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A1C Champion: Running to Inspire Hope

Published: February 9th, 2014

Category: Feature

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Jonathan R. Wald, DVM

Tens of thousands of runners pounded the pavement for the 21st Annual Walt Disney World Marathon held in Orlando, FL on January 12, 2014. But one runner in particular had something to prove during the 26.2 mile course around four Disney World Theme parks.

Jonathan R. Wald, DVM, is a fellow Gator-alum earning both his bachelor’s and doctorate degrees from the University of Florida. An avid runner of 35 years, he has participated in numerous 5K and 10K races, but recently wanted to take on a new personal challenge.

At the age of 44, Wald was diagnosed with Latent Autoimmune Diabetes in Adults (LADA); a disease with similar clinical features as Type 1 diabetes (T1D) but lacks a firm set of diagnostic criteria. LADA patients, in comparison with T1D individuals, are between the ages of 30–70 years at diagnosis. They also may have several different diabetes-associated autoantibodies present and tend to be non-insulin requiring for ≥6 months following diagnosis; (the latter of which can remain quite true for some LADA patients over an extended period of time…not in Jonathan’s case, however).1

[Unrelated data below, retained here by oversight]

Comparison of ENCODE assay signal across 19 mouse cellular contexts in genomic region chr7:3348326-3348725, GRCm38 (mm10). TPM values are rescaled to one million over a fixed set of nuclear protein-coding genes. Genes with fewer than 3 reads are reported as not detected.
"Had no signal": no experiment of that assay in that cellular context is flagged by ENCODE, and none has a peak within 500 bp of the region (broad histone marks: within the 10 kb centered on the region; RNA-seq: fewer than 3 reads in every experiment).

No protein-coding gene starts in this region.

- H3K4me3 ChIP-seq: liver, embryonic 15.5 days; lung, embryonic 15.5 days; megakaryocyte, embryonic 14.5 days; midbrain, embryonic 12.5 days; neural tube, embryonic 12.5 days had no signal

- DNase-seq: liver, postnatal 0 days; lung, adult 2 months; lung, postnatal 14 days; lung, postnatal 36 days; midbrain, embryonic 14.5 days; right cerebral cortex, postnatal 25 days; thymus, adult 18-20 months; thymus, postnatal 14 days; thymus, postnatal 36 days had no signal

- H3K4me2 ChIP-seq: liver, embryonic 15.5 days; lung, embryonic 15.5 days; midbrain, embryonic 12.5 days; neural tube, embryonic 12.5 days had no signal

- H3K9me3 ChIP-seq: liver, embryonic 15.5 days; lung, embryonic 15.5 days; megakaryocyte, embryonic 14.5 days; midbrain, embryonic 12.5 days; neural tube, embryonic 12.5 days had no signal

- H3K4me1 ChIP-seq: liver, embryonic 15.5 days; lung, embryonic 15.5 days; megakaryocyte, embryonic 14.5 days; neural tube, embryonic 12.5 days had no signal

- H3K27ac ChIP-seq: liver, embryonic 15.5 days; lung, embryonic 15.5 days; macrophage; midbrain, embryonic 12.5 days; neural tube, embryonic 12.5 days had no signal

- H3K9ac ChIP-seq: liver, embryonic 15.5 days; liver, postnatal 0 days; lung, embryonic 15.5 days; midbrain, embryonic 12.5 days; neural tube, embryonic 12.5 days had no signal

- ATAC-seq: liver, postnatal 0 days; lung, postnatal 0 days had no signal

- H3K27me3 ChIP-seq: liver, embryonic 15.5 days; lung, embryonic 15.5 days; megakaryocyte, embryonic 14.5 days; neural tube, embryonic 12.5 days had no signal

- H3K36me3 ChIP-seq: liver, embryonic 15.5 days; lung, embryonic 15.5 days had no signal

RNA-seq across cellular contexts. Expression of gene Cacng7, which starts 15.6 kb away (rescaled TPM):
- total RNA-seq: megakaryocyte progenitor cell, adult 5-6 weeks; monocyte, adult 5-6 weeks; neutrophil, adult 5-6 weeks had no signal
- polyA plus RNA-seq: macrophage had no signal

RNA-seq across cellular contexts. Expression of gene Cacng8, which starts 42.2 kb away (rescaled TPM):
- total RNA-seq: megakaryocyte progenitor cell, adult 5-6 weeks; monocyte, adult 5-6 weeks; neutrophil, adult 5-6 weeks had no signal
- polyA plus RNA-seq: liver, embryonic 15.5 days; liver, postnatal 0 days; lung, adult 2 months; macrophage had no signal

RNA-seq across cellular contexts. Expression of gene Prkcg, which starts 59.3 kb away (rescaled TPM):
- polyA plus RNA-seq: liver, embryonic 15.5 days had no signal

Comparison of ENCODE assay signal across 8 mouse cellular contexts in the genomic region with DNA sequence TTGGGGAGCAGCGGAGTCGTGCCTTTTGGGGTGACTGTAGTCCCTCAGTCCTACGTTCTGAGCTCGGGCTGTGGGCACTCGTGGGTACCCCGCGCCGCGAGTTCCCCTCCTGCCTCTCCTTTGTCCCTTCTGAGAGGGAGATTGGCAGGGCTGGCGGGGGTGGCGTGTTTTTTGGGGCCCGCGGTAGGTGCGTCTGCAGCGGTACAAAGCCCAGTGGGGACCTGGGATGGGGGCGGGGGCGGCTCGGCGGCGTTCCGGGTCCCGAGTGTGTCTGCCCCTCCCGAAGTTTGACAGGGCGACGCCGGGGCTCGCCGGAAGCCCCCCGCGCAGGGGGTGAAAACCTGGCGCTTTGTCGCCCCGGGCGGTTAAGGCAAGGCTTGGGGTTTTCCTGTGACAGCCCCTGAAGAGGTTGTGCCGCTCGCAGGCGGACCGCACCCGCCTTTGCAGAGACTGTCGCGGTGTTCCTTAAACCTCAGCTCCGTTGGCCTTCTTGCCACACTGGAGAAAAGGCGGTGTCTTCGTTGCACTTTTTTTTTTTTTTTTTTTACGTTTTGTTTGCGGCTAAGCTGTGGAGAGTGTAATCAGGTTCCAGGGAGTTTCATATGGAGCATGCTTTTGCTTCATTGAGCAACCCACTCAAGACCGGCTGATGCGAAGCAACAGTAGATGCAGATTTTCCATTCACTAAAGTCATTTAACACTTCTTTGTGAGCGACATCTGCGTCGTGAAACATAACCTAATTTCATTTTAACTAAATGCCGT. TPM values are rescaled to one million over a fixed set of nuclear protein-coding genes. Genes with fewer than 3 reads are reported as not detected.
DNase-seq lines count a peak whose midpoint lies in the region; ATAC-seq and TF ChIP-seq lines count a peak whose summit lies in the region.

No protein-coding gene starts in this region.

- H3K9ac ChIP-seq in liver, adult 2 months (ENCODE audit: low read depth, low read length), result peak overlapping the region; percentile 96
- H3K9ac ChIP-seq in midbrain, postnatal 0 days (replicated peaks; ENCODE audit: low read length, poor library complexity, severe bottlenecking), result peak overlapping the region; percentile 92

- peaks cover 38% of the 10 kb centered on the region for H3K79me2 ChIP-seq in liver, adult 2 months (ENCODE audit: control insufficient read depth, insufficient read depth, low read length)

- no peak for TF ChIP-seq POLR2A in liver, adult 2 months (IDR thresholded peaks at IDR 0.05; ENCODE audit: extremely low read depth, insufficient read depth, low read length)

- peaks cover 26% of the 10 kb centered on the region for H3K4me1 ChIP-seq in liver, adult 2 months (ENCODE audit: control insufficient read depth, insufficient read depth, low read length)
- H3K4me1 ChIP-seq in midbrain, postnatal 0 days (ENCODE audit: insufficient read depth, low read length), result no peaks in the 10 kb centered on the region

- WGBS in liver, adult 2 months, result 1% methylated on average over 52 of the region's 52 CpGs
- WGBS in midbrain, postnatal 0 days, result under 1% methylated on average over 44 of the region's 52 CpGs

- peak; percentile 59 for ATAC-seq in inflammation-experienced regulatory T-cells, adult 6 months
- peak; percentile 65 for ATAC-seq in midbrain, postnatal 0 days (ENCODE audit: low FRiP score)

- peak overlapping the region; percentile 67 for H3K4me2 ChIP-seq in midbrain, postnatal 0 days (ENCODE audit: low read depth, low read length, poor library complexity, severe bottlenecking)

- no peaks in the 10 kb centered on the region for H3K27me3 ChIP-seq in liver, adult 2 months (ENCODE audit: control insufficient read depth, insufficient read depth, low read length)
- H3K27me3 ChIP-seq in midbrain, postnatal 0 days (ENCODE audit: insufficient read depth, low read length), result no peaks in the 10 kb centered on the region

In spite of having no insulin production for many years, Jonathan has been able to maintain excellent control of his diabetes. Now at age 55, his average HbA1C is between 5.6-5.8 and he is able to manage his medications by himself along with his primary care physician. “I was told by my endocrinologist when I was seeing him that I was consistently the lowest HbA1C he had ever had in a Type 1 diabetic,” he said.

What’s his secret? Jonathan says his success can be partly attributed to a persistent exercise routine that combines cardio workouts with muscle strength training. “Muscle does not require insulin for glucose uptake, so I use my muscles as a “glucose sink” to absorb my higher glucoses that might be occurring after meals. It works especially well in preventing that glucose rush exceeding 200mg/dl immediately after eating a piece of cake or a cookie,” he said.

The larger portion of his success stems from the support of his loving wife Melissa, two daughters, Danielle, age 18, and Lindsay, age 16, and his family pets: two golden retrievers, a Shire horse, a turtle and fish. “My family gave me a tremendous amount of support for the challenges I faced while training.”

In running the Walt Disney World Marathon, Jonathan hopes to inspire others to accomplish their dreams and show that diabetes does not have to “run” your life. “If I can help other diabetics with my story that would be great!” he said.

 

1. Leslie RD, Kolb H, Schloot NC, et al. Diabetes classifi cation: grey zones, sound and smoke: Action LADA 1. Diabetes Metab Res Rev 20 08; 24: 511–19.